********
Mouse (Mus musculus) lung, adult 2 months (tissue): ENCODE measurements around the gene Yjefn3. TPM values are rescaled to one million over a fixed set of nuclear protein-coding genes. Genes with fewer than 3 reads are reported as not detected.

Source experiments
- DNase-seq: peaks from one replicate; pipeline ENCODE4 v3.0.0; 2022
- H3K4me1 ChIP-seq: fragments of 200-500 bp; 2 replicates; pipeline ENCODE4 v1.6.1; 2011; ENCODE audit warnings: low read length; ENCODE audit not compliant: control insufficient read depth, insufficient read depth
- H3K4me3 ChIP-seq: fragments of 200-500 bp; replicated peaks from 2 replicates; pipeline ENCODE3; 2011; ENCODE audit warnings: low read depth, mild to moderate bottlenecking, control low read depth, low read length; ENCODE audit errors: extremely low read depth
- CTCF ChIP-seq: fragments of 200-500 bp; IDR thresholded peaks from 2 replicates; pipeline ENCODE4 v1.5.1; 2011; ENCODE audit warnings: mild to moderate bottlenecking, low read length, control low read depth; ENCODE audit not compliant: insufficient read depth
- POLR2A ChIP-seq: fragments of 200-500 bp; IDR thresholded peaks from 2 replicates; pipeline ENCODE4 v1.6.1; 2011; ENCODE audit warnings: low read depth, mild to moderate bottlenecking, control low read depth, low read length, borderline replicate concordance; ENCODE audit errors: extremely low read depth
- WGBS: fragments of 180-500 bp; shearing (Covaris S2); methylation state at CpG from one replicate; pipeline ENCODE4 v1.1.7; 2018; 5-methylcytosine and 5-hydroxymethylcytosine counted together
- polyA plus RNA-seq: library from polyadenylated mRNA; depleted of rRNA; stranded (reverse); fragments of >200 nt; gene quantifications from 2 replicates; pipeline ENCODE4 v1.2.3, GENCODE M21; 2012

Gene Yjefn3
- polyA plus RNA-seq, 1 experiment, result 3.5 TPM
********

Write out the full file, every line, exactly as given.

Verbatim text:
Mouse (Mus musculus) lung, adult 2 months (tissue): ENCODE measurements around the gene Yjefn3. TPM values are rescaled to one million over a fixed set of nuclear protein-coding genes. Genes with fewer than 3 reads are reported as not detected.

Source experiments
- DNase-seq: peaks from one replicate; pipeline ENCODE4 v3.0.0; 2022
- H3K4me1 ChIP-seq: fragments of 200-500 bp; 2 replicates; pipeline ENCODE4 v1.6.1; 2011; ENCODE audit warnings: low read length; ENCODE audit not compliant: control insufficient read depth, insufficient read depth
- H3K4me3 ChIP-seq: fragments of 200-500 bp; replicated peaks from 2 replicates; pipeline ENCODE3; 2011; ENCODE audit warnings: low read depth, mild to moderate bottlenecking, control low read depth, low read length; ENCODE audit errors: extremely low read depth
- CTCF ChIP-seq: fragments of 200-500 bp; IDR thresholded peaks from 2 replicates; pipeline ENCODE4 v1.5.1; 2011; ENCODE audit warnings: mild to moderate bottlenecking, low read length, control low read depth; ENCODE audit not compliant: insufficient read depth
- POLR2A ChIP-seq: fragments of 200-500 bp; IDR thresholded peaks from 2 replicates; pipeline ENCODE4 v1.6.1; 2011; ENCODE audit warnings: low read depth, mild to moderate bottlenecking, control low read depth, low read length, borderline replicate concordance; ENCODE audit errors: extremely low read depth
- WGBS: fragments of 180-500 bp; shearing (Covaris S2); methylation state at CpG from one replicate; pipeline ENCODE4 v1.1.7; 2018; 5-methylcytosine and 5-hydroxymethylcytosine counted together
- polyA plus RNA-seq: library from polyadenylated mRNA; depleted of rRNA; stranded (reverse); fragments of >200 nt; gene quantifications from 2 replicates; pipeline ENCODE4 v1.2.3, GENCODE M21; 2012

Gene Yjefn3
- polyA plus RNA-seq, 1 experiment, result 3.5 TPM